Historical Context Shouldn’t Ruin Thanksgiving

Francisco Sanguino/Contributing Writer

My childhood, much like anyone else’s, was riddled with family gatherings, potlucks and the obligatory dancing ensembles. Though I was never quite fond of the blaring music or trivial pleasantries, I grew to love these moments. Soon enough, I became overjoyed by the prospect of the holiday season whenever November rolled around.

Unfortunately, these thoughts are not as pervasive with today’s society.

As concerns over political correctness increase, student groups have called into question the historical context surrounding these traditions. Thanksgiving, specifically, has become a point of contention.

Considering its relation to Native American tribes, students have decried the decades-old tradition as a celebration of racism and the colonialist mentality that pervaded 17th century Europe. 

Despite their well intentioned motives, this movement is fighting shadows.

It has become widely accepted that Thanksgiving is modeled after the 1621 gathering that saw Pilgrims and Wampanoag Indians celebrate their first harvest. Considering the violence that ensued, outspoken student groups would be correct in critiquing its continued practice. 

However, the continued celebration of Thanksgiving found its origin elsewhere. Ordained a national holiday in 1863, President Abraham Lincoln intended that the feast be a reminder of unity in a then war-torn nation. Since then, its history context has shifted but the intention remains the same: a gathering of individuals that supersedes any ongoing conflicts.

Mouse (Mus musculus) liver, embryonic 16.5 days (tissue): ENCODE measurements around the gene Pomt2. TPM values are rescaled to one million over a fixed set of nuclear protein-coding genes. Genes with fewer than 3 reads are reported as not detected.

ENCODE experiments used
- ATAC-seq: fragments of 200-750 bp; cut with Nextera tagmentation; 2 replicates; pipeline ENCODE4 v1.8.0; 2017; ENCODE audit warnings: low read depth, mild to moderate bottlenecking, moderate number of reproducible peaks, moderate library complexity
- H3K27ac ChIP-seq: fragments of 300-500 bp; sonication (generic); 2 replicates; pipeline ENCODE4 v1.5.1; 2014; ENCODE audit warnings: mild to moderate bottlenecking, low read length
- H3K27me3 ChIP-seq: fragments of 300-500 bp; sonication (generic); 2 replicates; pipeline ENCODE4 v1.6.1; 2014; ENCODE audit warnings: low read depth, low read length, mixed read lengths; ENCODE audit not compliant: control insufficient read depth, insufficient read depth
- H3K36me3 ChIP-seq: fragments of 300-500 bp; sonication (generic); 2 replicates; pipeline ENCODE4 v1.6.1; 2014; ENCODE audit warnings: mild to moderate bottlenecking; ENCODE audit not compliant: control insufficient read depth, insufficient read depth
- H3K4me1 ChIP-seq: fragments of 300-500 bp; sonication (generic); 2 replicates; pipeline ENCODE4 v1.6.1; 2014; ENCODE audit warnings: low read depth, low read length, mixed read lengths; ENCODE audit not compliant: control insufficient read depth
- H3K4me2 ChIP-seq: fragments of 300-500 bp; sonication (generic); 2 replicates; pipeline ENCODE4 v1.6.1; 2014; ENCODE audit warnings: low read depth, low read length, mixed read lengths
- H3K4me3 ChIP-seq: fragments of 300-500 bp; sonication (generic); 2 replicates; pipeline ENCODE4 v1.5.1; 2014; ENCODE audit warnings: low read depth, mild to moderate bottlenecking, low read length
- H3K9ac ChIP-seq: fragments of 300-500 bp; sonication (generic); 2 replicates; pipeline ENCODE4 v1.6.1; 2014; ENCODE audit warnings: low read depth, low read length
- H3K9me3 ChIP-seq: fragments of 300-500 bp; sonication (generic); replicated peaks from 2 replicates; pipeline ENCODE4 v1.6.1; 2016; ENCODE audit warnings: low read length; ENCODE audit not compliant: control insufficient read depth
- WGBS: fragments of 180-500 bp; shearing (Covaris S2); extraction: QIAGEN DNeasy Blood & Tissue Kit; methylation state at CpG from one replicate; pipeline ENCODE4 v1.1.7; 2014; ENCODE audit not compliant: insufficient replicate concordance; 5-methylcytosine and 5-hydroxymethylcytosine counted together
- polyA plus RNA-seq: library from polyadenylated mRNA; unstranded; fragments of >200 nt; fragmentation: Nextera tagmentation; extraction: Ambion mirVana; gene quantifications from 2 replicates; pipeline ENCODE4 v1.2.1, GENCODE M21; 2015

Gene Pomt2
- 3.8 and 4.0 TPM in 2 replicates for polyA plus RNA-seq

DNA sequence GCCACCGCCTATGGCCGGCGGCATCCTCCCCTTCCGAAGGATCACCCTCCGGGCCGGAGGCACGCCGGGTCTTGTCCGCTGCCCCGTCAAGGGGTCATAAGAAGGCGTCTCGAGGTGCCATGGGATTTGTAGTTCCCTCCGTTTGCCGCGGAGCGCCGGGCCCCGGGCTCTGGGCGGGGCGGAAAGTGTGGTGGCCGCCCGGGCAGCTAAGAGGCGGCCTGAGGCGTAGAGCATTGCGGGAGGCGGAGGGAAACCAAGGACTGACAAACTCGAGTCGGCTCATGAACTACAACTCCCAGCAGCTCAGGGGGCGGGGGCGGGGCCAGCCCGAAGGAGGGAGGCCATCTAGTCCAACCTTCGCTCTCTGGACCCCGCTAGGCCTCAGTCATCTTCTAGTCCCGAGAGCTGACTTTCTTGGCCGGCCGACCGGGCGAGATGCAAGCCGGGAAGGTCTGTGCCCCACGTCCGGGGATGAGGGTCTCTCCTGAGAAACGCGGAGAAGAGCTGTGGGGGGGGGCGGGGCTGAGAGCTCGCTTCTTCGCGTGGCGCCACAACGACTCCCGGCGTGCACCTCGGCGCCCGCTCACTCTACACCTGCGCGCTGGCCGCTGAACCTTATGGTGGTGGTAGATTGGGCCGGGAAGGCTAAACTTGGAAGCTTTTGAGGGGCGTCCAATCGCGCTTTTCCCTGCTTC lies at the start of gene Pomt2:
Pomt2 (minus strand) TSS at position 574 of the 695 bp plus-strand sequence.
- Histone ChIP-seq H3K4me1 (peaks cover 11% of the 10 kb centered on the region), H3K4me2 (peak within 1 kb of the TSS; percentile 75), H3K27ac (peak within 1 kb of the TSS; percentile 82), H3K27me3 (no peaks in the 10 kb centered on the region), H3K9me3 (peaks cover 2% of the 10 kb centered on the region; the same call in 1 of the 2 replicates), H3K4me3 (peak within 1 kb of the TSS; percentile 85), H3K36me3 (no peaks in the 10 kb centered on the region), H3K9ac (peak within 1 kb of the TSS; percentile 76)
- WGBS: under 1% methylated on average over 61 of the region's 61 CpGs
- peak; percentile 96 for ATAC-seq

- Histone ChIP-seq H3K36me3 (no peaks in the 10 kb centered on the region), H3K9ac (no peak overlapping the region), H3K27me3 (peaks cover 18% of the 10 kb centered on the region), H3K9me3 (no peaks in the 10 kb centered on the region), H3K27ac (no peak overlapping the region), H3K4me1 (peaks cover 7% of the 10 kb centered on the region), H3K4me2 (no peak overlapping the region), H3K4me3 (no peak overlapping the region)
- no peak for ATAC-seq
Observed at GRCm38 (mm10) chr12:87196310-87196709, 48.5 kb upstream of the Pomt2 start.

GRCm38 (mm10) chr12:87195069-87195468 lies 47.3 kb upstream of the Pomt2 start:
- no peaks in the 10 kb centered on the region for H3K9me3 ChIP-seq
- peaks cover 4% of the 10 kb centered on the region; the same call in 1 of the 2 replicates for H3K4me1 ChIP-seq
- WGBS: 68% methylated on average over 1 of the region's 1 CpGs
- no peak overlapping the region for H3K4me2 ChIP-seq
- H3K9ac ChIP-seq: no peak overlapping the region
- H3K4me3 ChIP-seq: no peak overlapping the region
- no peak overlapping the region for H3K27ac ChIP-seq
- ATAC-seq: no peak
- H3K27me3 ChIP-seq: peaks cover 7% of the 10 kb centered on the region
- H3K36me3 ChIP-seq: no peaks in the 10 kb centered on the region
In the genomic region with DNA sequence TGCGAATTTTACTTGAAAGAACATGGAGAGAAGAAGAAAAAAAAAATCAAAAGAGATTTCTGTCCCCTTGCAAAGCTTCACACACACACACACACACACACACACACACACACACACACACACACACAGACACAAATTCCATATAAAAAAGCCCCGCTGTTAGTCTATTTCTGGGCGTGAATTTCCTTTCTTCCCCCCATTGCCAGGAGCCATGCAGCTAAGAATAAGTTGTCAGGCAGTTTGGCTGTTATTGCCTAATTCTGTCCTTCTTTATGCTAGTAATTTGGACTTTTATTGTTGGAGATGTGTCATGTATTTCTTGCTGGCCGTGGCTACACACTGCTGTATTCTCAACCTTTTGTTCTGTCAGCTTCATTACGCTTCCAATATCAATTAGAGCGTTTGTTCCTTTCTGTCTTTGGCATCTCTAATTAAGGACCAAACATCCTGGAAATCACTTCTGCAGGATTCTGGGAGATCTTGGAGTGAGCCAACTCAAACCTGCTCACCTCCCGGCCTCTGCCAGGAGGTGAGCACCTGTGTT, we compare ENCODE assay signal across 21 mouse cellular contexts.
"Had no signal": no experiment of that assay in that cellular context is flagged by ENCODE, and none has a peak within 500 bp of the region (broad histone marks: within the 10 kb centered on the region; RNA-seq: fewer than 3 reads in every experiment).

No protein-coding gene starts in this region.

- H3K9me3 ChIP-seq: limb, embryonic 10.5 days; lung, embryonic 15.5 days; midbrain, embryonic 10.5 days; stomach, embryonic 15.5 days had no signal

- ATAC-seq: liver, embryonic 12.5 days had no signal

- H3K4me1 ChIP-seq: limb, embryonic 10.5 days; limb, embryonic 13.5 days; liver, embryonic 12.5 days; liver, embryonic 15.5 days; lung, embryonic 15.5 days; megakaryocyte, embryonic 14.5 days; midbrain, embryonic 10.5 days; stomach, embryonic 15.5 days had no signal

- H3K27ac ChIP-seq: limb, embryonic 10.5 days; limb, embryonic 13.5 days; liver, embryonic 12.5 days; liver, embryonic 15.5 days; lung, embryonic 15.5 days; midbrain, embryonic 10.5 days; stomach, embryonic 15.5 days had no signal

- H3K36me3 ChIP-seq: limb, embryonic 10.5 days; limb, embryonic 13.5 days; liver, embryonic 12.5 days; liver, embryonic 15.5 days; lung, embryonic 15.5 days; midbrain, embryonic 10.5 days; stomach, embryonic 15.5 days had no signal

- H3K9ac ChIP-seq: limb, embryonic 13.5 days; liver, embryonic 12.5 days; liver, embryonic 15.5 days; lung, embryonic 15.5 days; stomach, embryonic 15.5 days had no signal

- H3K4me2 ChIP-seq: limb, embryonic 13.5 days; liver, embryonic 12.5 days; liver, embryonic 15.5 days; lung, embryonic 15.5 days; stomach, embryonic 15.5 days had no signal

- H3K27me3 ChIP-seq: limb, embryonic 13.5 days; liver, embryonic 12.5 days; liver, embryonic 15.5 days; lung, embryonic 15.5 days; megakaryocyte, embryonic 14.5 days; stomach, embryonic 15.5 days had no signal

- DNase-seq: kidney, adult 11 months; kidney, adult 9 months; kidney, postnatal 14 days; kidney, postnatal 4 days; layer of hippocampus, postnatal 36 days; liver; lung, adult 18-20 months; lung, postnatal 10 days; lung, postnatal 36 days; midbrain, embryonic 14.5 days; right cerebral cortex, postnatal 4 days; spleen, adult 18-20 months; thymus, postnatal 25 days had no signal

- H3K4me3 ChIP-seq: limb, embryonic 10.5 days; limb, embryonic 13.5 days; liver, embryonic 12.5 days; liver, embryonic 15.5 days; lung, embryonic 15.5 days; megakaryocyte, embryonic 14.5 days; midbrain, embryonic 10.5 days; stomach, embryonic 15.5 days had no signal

Ignoring this line of reason, student-led movements continue to undermine the very essence of Thanksgiving and the role it plays in upholding traditional American values enshrined within the US Constitution. 

More than just students, these rejectionist ideals have become commonplace among Generation Zers, or those born between 1995 and 2010. In doing so, they have created an unnecessary blemish on Thanksgiving celebrations; a blemish which is unfortunately worsened by its basis on historical misconceptions.

Following this progression would lead to a society where history is inevitably seen as a detriment. As a result, the continued protection of family tradition and diversity would become vestiges of days gone by. 

Despite upsetting my youthful reticence, family gatherings, such as Thanksgiving Day, were truly central to my upbringing. Imagining a youth deprived of this experience is simply unconscionable.



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